When the appeal reached the BRB, the employer encountered New Orleans (Gulfwide) Stevedores v. Turner, which we have discussed in Part One in the Barhorst case. The BRB found that the ALJ had not adequately considered the second part of Turner’s two-part test, whether the claimant had a reasonable chance to “realistically and likely” secure the Walgreens job. It was insufficient to show that the job existed in the claimant’s community.vOn remand, the ALJ must also consider and discuss the one job criteria.
Note: It will be interesting to see what happens on remand. Short of accompanying the claimant to Walgreens and getting him a job, how will the employer be able to satisfy the BRB’s interpretation of the Turner standard?
Robert Tower v. Total Terminals International; Signal Mutual Indemnity Association, and D, OWCP, BRB No. 21-0319, July 26, 2022
This is an unusual case involving monaural hearing loss and tinnitus.
A June 12, 2019, audiogram showed a 0% right monaural hearing loss and a 9.375% left monaural hearing loss for a combined binaural hearing loss of 1.56%. The employer paid $7,361.03 under section 8(c)(13)(A), which is the provision governing loss of hearing in only one ear. The payment included nothing for tinnitus. The claimant sought an additional $16,799.65 to include an enhancement for tinnitus under section 8(c)(13)(B), the provision governing binaural hearing loss.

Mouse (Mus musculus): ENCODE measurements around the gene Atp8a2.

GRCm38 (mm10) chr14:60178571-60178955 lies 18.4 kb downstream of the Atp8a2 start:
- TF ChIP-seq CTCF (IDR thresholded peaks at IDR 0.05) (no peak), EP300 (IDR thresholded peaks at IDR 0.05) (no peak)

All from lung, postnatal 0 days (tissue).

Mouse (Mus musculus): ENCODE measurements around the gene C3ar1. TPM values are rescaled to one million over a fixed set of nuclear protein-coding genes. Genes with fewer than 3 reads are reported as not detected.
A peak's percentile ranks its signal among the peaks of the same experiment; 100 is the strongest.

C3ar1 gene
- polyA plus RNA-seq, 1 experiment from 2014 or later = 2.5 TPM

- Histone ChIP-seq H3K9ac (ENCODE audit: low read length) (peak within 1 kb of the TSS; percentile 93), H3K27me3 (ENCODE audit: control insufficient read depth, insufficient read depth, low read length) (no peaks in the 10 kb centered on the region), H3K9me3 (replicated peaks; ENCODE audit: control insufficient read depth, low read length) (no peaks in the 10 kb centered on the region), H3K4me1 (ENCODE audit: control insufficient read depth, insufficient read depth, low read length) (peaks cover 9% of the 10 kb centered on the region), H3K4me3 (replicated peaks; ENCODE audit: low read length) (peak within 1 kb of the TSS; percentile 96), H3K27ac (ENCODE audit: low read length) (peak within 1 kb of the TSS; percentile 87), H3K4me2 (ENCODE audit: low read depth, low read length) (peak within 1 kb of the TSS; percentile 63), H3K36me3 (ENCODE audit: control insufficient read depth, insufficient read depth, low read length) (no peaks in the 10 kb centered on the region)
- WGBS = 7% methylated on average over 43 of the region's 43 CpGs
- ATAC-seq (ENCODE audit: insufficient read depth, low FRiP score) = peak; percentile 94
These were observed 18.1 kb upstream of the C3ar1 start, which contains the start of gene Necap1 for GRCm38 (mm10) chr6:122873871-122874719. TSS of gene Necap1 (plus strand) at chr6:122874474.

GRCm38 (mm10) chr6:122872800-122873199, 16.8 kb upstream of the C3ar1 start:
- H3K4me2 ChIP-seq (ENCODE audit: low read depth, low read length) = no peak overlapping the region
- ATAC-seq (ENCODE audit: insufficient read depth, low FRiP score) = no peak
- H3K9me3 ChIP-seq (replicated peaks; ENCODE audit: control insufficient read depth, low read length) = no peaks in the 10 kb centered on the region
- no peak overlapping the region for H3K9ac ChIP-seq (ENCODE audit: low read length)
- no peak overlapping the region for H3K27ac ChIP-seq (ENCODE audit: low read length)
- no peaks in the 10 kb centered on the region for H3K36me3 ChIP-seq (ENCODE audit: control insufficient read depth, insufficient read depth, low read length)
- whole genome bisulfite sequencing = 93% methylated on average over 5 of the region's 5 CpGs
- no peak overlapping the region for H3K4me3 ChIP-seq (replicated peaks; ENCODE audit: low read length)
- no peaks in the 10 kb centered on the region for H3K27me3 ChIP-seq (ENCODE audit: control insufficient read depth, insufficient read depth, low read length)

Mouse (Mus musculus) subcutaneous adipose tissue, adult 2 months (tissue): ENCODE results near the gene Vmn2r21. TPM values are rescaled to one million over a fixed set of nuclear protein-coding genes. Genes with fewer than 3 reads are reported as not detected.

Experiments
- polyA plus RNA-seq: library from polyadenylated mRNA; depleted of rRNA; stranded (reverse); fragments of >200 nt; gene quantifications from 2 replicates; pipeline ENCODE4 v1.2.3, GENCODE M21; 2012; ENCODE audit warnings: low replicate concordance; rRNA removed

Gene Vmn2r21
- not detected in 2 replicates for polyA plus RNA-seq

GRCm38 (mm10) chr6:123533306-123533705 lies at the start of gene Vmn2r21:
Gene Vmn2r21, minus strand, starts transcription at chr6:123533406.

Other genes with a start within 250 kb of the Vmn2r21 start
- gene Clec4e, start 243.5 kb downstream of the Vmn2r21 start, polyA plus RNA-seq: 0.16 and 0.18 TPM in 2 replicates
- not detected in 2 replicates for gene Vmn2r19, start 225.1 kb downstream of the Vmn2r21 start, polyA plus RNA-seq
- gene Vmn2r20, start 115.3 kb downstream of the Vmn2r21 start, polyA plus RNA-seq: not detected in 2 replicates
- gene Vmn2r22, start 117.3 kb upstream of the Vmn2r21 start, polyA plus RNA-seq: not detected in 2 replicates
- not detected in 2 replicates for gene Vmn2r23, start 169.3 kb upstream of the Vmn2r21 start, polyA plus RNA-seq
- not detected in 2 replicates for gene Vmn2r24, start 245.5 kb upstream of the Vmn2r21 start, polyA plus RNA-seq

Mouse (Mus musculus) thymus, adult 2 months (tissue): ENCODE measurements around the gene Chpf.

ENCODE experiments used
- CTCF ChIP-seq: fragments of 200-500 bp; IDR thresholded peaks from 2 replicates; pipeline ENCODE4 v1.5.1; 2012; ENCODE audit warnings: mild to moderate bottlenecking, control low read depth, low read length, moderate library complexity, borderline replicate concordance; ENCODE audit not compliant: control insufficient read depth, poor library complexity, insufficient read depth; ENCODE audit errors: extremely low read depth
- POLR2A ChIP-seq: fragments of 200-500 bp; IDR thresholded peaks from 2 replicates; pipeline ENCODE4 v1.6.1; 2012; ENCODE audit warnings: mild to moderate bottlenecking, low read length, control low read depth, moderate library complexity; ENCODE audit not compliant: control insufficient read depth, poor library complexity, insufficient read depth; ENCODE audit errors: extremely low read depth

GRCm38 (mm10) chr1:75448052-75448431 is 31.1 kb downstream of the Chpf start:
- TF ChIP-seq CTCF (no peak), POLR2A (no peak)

Note: Section 8(c)(13)(E) provides that claims for hearing loss shall be determined in accordance with the AMA Guides for permanent impairment.
Note: The 6th Edition of the AMA Guides (2007) provides for enhancement of compensation for tinnitus in cases of binaural hearing loss. It also provides a formula for converting monaural hearing loss to binaural hearing loss.
Note: Tinnitus is sometimes a constant high-pitched whining or low rumble. It cannot be measured, and is entirely subjective based on the claimant’s complaints.
The ALJ found that section 8(c)(13)(A) applied and stopped there (compensation for monaural hearing loss, no tinnitus enhancement).
The BRB reversed. The ALJ should have added the tinnitus enhancement after the conversion of monaural to binaural. The 6th Edition provides a formula for converting monaural to binaural hearing loss, and it does provide for up to a 5% enhancement for tinnitus. The BRB’s decision does not completely read section 8(c)(13)(A) out of the Act. It would still apply in cases of monaural hearing loss without tinnitus. Of course, a claimant could simply make subjective tinnitus complaints.